Red blood cell transfusions are extremely common medical interventions with more than 11 million red blood cell units transfused in the United States and 75 million worldwide. Yet, it remains unclear when patients should receive red blood cell transfusions in most clinical settings. Coronary artery disease (CAD) is a common life threatening illness. Patients with acute coronary syndrome and coronary artery disease frequently become anemic because they undergo invasive procedures and are treated with multiple classes of anticoagulants. Oxygen delivery to the myocardium is flow dependent and myocardial ischemia may be precipitated by low hemoglobin concentrations. Therefore, many physicians believe that patients with underlying cardiovascular disease should be transfused to maintain hemoglobin above 10 g/dL. However, there has never been a randomized clinical trial evaluating transfusion triggers in anemic patients with active CAD. This application proposes performance of a pilot study that will be used to plan a large multicenter pragmatic trial evaluating transfusion thresholds in patients with coronary artery disease. We will perform a randomized clinical trial in 200 patients age 18 or older admitted to the hospital with 1) STEMI (ST segment elevated myocardial infarction), 2) NSTEMI (Non ST segment elevation myocardial infarction), 3) unstable angina, or 4) stable coronary artery disease patient who undergoing cardiac catherization during the index hospitalization with at least 70% obstruction by visual inspection. The patient must have a hemoglobin concentration less than 10 g/dL at the time of random allocation to liberal (10 g/dL threshold) transfusion strategy or restrictive (<8 g/dL or symptoms). Patients in the liberal transfusion strategy receive one unit of packed red cells following randomization and receive enough blood to raise the hemoglobin concentration above 10 g/dL. The Restrictive Transfusion Strategy receives transfusion if they develop symptoms of anemia or if the hemoglobin concentration falls below 8 g/dL.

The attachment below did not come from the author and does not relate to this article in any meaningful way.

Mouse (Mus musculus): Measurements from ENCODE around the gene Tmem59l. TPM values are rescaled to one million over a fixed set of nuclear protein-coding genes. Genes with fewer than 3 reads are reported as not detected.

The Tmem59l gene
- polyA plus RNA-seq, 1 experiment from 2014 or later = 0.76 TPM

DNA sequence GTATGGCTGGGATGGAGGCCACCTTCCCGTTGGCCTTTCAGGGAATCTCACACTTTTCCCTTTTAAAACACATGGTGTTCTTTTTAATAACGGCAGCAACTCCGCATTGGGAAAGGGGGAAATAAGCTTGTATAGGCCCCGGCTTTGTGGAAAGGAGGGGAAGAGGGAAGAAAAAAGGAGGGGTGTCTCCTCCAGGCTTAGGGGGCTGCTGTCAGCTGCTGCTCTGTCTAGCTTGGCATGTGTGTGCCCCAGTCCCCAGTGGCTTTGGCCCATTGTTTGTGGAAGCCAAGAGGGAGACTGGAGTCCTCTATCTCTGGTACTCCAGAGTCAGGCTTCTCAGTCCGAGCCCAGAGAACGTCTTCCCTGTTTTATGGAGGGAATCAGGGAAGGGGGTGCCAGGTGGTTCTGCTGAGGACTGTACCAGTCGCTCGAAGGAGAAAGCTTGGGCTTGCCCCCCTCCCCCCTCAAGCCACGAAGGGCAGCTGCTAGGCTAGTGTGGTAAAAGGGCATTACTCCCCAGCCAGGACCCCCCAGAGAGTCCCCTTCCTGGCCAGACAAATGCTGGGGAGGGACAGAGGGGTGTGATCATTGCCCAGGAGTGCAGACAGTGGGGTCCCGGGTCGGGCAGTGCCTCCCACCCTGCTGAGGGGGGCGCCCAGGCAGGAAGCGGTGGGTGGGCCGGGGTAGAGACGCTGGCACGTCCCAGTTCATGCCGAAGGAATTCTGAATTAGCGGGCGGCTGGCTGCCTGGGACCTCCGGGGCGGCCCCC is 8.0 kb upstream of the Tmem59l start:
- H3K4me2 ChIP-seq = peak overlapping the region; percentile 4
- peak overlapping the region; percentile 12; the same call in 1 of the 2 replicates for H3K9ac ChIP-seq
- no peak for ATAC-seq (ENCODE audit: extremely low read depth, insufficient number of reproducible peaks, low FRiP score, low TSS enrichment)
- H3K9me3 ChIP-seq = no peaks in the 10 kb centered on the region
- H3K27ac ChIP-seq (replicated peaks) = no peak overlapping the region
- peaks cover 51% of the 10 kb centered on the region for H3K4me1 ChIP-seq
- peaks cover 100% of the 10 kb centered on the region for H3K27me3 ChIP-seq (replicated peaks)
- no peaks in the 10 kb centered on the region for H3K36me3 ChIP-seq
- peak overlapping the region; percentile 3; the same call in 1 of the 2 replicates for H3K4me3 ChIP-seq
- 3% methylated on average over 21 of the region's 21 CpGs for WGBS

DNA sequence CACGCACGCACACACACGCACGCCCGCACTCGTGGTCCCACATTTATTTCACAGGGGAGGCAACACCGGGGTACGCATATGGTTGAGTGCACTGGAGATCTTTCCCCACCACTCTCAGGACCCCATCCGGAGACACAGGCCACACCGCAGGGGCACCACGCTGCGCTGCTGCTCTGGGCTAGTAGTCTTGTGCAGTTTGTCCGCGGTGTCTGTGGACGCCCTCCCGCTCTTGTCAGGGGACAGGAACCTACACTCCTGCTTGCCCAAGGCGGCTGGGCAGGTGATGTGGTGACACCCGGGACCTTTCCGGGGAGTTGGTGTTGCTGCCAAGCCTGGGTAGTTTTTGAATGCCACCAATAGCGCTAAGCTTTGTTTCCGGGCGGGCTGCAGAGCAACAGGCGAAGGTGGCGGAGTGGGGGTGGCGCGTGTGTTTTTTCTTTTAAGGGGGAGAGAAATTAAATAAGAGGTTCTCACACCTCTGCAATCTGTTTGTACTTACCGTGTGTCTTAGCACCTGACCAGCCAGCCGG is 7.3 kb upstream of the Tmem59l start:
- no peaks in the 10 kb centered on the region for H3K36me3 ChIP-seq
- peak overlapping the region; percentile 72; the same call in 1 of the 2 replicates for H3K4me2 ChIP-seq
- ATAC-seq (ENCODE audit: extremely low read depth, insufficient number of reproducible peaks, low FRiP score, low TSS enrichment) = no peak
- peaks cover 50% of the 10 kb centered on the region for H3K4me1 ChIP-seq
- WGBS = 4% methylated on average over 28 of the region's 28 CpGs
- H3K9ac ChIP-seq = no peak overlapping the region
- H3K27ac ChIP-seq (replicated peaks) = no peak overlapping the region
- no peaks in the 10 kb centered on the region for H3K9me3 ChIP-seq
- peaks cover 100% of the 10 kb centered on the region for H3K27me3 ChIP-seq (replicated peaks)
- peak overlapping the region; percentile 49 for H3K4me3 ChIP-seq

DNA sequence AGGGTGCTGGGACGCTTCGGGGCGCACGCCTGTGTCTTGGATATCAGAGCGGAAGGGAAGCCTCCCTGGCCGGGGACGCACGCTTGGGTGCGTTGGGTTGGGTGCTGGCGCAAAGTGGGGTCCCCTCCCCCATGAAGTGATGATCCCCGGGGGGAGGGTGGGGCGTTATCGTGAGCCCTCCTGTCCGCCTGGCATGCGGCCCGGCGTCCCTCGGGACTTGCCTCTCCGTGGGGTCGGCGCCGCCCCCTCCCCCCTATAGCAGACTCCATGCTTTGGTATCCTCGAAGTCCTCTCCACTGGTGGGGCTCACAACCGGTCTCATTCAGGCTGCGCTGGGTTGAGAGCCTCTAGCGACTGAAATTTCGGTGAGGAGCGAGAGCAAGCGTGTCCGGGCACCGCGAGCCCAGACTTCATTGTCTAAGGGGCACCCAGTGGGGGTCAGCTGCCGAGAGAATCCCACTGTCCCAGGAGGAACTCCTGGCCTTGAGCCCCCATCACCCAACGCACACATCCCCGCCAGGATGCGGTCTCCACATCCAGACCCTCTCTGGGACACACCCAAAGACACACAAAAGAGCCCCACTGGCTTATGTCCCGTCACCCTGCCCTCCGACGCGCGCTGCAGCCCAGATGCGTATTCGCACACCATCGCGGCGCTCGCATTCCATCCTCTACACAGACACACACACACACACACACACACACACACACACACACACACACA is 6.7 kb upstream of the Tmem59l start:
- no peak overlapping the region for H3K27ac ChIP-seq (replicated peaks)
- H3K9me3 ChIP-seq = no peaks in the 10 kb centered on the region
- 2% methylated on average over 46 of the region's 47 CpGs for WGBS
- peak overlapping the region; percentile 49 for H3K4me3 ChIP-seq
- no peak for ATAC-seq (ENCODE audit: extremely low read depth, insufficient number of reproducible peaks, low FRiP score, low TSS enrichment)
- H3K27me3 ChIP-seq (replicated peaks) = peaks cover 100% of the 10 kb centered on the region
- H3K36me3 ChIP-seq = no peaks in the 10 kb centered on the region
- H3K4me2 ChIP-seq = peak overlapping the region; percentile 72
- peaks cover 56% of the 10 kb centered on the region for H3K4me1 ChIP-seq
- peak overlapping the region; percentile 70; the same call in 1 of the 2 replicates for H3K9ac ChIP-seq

The aims of this study are:
AIM 1 : To evaluate the feasibility of conducting a research protocol that will lead to a large scale clinical trial designed to evaluate the treatment effectiveness of two transfusion threshold strategies in patients with CAD. a. To determine the eligibility and enrollment rate into this trial of transfusion triggers in CAD. b. To assess the patient characteristics of patients enrolled in this trial. c. To determine adherence rates for the transfusion protocol and test methods to minimize protocol violations. d. To determine frequencies of proposed outcomes in anemic CAD patients to use for calculating sample size for large definitive trial.
AIM 2 : To compare the physiologic and clinical outcome measures associated with a liberal transfusion strategy compared with a restrictive transfusion strategy to transfuse only when symptoms of anemia develop. a. To compare the mean hemoglobin concentration and number of units of red blood cells transfused between patients randomly assigned to the liberal transfusion strategy compared with the restrictive transfusion strategy. b. To determine if a liberal transfusion strategy is associated with lower incidence of composite outcome of all cause mortality at 30 days, recurrent myocardial infarction, emergent percutaneous intervention (angioplasty or stent insertion) or coronary artery bypass graft surgery within 30 days of enrollment compared to a restrictive transfusion strategy.
Red blood cell transfusions are extremely common medical interventions, yet, it remains unclear when patients should be transfused. This proposal will evaluate the feasibility of conducting a research protocol that will lead to a large scale clinical trial designed to evaluate the treatment effectiveness of two transfusion threshold strategies in patients with coronary artery disease.
|Carson, Jeffrey L; Brooks, Maria Mori; Abbott, J Dawn et al. (2013) Liberal versus restrictive transfusion thresholds for patients with symptomatic coronary artery disease. Am Heart J 165:964-971.e1|